The existence of the two ‘identities’ is fixed in boxes from which any attempt to escape is criminalized. The enforcement of heterosexual relations is prohibiting any other alternative identities that are possible. The above structure meant to provoke and encourage discussion on possible more just structures that could be the basis for social organization that acknowledges respects and seeks to protect the dignity and rights of women as human being.

Attempts to do gender work in the church have often been blocked by interpretations passages from Genesis and Apostle Paul where women are perceived to be subordinated to the interests and needs of men. A rereading of the bible is required in order to develop new liberating meanings of the bible in which we can celebrate the existence of women as challenging and fulfilling for men, enabling us to create relationships between men and women that are not dependent on the oppression and exploitation of women.

A confession of renewed masculinity
We are creating a situation in which more and more men share the view that if expressions of masculinities and manhood require us to be collaborators in the oppression of women then we refuse to be men, opting instead to sharing gentle feelings, dedicating ourselves to expressing a kinder, more caring, less aggressive and less competitive existence.

We refuse to live the myth that makes us claim status and privileges at the expense of women and on the basis of possession of a penis!  For many men the pressure is unbearable. There is also the fear of stigma associated with those men who are uncomfortable with expressions of masculinity.

Refusing to be a man is a concept that expresses our collective desire to create an image of manhood that does not depend on or tolerate the oppression, exploitation and abuse of women in our society. If the passive and arrogant reaction to the women’s call of reason is part of the definition of manhood, then we refuse to be men.  If the existence of men depends on proving the greatest, dehumanizing and destructive behavior, then we refuse to be men.  If society continues to encourage men to engage in risky sexual behavior that does not respect and protects the sexual and reproductive rights of women, then we refuse to be men.  If approaches to the seeking of eradication of HIV/AIDS continue to stigmatize women while at the same time they are unnecessarily and unjustly protecting men, then we refuse to be men.  If power relations between men and women in our society remain the monopoly of men, then we refuse to be men.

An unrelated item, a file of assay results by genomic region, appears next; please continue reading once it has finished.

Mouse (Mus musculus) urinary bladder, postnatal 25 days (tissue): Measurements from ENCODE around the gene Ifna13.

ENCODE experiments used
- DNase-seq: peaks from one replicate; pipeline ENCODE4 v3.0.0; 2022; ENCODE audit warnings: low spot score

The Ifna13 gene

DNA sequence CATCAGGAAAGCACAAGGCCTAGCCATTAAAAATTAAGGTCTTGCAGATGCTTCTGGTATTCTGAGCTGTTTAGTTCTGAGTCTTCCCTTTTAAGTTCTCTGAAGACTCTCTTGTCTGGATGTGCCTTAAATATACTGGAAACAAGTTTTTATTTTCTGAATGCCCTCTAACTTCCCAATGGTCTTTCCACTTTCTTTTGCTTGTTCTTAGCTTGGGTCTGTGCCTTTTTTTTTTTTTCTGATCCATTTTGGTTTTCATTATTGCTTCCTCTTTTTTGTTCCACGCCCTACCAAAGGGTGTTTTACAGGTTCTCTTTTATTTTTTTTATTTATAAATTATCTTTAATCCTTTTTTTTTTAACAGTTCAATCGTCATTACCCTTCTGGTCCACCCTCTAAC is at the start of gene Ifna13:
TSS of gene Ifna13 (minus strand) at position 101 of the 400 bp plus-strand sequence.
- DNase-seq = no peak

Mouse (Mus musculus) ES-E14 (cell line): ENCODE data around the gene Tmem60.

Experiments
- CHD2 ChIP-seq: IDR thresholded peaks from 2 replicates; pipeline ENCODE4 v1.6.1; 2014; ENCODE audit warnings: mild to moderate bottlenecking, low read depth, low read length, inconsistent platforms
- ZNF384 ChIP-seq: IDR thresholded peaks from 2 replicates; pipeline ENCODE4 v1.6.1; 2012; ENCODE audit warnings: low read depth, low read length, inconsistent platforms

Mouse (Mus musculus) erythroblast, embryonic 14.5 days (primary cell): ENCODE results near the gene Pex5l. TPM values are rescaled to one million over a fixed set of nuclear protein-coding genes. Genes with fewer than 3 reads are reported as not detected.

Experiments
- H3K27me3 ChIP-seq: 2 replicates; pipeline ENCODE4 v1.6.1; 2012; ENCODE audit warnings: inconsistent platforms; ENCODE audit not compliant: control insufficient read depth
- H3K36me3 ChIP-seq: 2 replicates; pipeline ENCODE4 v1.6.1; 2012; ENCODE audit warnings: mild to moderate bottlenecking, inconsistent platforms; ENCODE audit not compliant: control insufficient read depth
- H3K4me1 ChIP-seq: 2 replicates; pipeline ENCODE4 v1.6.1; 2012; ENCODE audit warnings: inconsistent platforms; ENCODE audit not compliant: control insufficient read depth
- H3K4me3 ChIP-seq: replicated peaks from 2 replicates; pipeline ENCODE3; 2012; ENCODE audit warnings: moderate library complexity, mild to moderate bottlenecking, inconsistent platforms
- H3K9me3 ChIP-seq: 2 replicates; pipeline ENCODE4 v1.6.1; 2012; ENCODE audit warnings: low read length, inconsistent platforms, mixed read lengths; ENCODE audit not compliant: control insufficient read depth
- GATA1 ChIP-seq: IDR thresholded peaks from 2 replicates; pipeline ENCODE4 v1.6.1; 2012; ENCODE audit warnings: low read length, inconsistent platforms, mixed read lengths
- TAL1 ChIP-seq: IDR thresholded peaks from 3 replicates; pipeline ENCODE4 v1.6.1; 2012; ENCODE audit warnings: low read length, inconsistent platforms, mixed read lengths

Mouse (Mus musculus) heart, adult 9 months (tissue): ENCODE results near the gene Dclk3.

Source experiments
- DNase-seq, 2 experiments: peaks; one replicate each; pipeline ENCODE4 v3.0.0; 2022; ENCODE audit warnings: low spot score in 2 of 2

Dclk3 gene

The message is clear. While we refuse to be men in the current stereotype sense, we are also seeking to create a new image of manhood, an image that is based on justice, on the respect of women and the acceptance of women as equal partners who should continue to challenge us to move towards a realization of our true humanity.

Men can change
The purpose of sharing this experience is to encourage other men elsewhere to see the possibility for change. Men have conveniently postponed involvement in gender issues for a long time. Now there is no excuse. Society, culture and religion are no longer sufficient excuses for men to insist on playing gender roles that depend on the subordination of women. Men ought to change, men can change and men must change.

The church must position itself in the forefront of the struggle to end patriarchal dominance by discovering and promoting alternative structures of family and society.

Jonah Gokova was born in 1956 in Zimbabwe. He is a trained theologian and belongs to the Methodist church in Zimbabwe. He leads the Christian non-governmental organization Ecumenical Support Service (ESS). For a long time ESS sticks up for the compliance with human rights in the country, for more democracy and additionally for the commitment of gender justice. In courses they cooperate with different churches and offer training courses for church personnel. Furthermore Jonah Gokova is the founder of the men forum Padare, in the Zimbabwean Shona-tradition, a place of meeting and exchange, which argue with questions of gender seen from the man perspective. Due to his public commitment he received threats in the last years. The work of ESS was kept from the police under surveillance. In the year 2008 he had to leave, for his own security, the country with his wife and his two daughters for some weeks. However, he continues getting involved in men and gender questions in Zimbabwe.